You are absolutely right that these regimes are not socialist. I am sympathetic to interpretations of the USSR and other similar regimes as ‘state capitalist.’ In particular, I like Moishe Postone’s argument that because these societies are still governed by the law of value they have not overcome capitalism, no matter what the party claimed. However, I think it is also important to remember that the people who built these regimes (here I’m thinking primarily of China and the USSR) really were socialists and really did want to build an alternative to capitalism. It is on us to learn from their failures. We may not have the same youthful optimism as socialists from a century ago, but we do have many examples of how not to do socialism — that’s useful data as we shape our demands and imagined alternatives today. This is why in the book we engage deeply with attempts to reform the Soviet economy, even as we are strongly critical of the USSR.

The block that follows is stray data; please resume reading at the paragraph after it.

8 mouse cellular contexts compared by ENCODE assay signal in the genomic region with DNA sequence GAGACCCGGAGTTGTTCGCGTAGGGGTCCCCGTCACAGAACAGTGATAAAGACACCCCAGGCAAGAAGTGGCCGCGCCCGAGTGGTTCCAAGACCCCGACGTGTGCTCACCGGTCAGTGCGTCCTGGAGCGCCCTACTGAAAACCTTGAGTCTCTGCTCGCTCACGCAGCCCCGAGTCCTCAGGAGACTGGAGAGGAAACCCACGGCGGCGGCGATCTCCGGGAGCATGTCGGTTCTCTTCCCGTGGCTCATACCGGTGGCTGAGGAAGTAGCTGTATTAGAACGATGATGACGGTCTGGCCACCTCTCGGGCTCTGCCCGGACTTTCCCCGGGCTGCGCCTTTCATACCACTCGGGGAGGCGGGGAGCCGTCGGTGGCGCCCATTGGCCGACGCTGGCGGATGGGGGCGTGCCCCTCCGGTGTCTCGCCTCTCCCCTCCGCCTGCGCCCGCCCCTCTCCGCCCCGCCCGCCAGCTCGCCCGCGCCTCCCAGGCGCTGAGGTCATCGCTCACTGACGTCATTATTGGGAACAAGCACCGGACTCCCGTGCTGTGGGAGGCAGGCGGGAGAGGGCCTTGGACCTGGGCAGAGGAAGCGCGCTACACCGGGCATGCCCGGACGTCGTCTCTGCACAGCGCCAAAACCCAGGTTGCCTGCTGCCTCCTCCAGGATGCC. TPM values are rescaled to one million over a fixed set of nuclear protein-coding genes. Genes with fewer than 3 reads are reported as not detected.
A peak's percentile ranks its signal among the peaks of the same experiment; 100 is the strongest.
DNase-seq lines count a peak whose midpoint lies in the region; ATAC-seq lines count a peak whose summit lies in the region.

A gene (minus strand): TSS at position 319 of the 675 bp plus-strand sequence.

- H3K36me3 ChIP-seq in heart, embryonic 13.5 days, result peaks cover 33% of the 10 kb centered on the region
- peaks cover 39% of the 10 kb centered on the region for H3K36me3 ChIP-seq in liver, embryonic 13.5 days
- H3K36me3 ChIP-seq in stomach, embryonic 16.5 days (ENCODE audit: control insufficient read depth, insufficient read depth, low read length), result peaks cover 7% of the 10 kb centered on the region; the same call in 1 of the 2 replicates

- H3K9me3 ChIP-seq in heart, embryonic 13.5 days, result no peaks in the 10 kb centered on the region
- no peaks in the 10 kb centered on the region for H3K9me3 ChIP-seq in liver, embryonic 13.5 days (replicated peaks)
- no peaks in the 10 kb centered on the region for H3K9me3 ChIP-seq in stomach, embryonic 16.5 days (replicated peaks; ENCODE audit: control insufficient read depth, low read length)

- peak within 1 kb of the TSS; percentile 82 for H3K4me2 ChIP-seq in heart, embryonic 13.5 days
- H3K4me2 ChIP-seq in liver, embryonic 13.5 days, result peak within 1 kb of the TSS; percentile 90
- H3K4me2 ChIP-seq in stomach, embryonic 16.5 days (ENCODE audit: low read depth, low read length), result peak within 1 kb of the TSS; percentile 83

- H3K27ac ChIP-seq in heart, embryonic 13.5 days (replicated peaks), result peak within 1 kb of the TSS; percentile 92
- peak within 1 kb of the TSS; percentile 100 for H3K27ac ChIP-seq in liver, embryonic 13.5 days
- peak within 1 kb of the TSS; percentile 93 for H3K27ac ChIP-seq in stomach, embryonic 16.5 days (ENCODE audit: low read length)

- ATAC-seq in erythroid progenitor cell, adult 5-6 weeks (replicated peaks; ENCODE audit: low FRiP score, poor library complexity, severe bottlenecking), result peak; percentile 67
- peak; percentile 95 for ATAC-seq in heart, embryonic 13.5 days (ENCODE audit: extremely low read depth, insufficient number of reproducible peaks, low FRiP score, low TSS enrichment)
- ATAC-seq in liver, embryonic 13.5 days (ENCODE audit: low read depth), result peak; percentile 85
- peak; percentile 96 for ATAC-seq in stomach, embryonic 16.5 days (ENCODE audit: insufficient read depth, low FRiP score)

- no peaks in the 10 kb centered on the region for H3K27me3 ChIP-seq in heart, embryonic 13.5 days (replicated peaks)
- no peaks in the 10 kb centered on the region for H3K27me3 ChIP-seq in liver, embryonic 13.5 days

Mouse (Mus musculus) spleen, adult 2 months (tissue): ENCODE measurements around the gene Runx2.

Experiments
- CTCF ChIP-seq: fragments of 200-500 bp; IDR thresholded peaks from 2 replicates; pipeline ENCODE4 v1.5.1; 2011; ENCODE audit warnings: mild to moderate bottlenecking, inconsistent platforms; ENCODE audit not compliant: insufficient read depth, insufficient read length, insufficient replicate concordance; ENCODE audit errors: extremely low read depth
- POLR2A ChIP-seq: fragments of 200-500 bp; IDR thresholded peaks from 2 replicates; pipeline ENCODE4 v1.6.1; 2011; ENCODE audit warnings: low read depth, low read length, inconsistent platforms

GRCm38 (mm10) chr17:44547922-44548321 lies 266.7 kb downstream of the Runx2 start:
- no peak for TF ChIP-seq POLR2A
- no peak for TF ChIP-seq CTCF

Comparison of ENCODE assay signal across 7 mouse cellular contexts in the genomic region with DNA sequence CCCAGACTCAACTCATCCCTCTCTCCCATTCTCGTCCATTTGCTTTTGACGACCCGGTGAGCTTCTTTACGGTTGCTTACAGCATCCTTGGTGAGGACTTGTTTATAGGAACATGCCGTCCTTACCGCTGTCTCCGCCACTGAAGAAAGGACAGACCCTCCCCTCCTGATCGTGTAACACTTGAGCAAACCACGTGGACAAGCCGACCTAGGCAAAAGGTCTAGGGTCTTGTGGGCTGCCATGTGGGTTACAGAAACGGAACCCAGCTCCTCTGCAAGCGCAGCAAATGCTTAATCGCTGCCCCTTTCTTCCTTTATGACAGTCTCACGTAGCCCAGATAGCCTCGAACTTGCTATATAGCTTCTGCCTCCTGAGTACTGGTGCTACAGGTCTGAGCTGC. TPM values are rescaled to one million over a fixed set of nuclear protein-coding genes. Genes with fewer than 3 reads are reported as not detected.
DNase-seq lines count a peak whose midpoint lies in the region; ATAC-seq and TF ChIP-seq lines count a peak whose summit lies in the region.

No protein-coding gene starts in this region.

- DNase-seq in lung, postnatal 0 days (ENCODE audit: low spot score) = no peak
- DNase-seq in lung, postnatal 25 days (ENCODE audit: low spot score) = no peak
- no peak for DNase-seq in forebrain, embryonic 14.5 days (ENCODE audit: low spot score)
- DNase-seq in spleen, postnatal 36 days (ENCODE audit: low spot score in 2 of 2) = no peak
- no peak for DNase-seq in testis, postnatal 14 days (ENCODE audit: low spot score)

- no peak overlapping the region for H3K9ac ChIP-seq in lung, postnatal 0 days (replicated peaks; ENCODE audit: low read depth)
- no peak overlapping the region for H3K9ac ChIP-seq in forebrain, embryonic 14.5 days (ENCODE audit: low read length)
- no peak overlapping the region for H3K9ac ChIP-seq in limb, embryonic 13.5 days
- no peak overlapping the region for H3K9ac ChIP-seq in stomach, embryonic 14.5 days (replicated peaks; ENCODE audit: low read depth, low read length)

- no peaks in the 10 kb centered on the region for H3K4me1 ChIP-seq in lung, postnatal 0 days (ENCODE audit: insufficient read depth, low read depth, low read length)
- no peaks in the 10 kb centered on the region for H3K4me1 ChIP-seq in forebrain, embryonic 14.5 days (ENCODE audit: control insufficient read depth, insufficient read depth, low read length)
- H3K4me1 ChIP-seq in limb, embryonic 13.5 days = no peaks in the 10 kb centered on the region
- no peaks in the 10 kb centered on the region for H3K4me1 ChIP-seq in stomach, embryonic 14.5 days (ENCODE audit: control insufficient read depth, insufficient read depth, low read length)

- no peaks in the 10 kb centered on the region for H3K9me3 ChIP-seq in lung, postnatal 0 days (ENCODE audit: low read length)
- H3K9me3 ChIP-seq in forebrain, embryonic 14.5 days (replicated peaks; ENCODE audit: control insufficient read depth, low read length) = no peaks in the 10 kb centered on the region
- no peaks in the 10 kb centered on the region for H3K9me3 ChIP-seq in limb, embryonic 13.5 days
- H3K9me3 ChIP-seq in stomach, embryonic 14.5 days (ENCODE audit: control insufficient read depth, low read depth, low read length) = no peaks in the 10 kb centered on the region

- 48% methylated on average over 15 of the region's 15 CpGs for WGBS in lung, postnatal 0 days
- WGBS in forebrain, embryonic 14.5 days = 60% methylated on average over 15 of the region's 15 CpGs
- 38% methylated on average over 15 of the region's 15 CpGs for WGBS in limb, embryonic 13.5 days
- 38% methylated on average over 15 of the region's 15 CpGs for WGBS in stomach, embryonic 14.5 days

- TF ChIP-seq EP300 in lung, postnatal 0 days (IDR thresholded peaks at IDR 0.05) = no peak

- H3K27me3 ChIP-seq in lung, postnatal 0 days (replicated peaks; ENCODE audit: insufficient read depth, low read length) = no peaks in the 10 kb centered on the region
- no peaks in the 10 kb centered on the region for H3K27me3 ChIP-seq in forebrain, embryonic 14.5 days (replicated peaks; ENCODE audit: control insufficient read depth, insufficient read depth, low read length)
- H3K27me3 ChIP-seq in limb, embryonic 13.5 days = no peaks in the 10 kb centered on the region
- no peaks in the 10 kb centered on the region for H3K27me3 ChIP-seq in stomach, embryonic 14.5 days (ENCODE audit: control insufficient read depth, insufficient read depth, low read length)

You favour veganism as a way of feeding everyone while having the smallest environmental impact. But do you think that humanity as a whole, having been omnivorous throughout their existence, will ever accept the total exclusion of animal foodstuffs from their diet? And, more generally, isn’t it hard enough to persuade people to work for socialism without also telling them they may have to give up things they like?